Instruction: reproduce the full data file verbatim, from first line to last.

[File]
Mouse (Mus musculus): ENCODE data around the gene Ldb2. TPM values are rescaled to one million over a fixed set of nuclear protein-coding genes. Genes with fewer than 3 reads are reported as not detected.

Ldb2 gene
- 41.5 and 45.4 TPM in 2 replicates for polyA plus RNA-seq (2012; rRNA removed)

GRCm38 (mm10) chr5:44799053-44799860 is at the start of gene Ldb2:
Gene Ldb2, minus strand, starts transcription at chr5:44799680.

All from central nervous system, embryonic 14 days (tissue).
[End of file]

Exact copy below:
Mouse (Mus musculus): ENCODE data around the gene Ldb2. TPM values are rescaled to one million over a fixed set of nuclear protein-coding genes. Genes with fewer than 3 reads are reported as not detected.

Ldb2 gene
- 41.5 and 45.4 TPM in 2 replicates for polyA plus RNA-seq (2012; rRNA removed)

GRCm38 (mm10) chr5:44799053-44799860 is at the start of gene Ldb2:
Gene Ldb2, minus strand, starts transcription at chr5:44799680.

All from central nervous system, embryonic 14 days (tissue).